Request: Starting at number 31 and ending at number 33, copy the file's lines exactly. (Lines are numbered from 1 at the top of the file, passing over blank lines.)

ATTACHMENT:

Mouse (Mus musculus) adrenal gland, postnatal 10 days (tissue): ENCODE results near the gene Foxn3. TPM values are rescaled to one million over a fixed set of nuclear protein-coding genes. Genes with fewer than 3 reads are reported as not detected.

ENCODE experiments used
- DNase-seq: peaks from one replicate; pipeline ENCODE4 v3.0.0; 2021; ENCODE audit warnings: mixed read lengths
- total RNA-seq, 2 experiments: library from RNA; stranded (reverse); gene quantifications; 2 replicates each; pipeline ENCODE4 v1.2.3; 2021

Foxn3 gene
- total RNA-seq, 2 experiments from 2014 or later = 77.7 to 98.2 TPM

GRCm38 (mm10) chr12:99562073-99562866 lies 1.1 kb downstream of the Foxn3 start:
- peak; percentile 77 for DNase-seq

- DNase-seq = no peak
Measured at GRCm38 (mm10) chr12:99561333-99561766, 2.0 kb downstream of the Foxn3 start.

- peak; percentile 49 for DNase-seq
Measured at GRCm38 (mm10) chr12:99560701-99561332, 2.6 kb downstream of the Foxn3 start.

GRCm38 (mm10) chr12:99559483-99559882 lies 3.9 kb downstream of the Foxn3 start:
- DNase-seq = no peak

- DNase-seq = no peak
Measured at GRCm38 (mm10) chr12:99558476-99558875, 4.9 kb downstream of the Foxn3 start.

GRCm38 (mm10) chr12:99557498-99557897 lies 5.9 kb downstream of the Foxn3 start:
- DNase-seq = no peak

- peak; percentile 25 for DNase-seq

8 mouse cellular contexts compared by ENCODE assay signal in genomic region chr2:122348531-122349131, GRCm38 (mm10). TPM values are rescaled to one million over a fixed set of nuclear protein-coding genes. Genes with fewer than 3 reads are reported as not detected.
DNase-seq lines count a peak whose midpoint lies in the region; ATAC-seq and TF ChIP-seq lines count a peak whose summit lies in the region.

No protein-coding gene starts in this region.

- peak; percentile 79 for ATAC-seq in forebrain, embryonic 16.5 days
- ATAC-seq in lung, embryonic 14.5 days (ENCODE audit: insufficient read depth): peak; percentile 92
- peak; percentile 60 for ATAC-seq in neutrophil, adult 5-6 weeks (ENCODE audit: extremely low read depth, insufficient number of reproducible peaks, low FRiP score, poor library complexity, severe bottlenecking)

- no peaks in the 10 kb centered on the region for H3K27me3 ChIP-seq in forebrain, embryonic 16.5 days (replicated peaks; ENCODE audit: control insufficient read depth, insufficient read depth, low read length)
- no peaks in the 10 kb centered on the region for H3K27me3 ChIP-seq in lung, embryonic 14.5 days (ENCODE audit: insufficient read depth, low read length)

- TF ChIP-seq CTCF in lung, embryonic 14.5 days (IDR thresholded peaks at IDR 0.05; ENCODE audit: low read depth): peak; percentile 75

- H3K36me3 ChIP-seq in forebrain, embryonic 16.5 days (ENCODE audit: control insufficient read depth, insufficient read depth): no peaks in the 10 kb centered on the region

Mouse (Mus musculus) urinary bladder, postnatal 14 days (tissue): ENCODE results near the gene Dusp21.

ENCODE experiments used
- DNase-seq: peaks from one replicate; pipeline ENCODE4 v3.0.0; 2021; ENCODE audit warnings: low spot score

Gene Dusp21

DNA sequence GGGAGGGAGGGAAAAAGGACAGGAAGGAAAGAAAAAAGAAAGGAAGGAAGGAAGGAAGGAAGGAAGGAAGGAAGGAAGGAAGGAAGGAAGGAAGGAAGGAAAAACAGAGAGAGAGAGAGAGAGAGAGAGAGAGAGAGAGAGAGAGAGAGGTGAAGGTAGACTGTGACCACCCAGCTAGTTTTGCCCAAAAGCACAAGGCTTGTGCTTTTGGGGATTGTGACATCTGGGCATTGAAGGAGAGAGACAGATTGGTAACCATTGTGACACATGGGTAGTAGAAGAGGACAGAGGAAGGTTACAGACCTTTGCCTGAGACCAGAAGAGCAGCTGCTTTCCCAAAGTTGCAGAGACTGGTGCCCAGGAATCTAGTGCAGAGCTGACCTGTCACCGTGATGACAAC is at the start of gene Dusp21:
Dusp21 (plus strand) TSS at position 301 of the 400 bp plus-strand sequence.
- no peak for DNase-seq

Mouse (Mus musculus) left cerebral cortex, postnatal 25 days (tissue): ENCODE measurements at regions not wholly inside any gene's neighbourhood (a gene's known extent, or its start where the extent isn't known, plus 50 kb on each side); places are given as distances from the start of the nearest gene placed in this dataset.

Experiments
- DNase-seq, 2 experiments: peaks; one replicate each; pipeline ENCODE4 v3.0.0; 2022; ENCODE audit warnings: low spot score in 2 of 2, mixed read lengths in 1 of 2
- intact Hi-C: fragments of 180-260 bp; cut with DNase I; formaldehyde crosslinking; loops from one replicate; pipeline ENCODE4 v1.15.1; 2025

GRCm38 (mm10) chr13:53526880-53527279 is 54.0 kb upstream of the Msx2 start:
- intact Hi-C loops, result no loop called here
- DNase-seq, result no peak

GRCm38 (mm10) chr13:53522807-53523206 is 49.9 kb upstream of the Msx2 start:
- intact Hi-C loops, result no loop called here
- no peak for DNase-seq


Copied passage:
ENCODE experiments used
- DNase-seq: peaks from one replicate; pipeline ENCODE4 v3.0.0; 2021; ENCODE audit warnings: low spot score

Gene Dusp21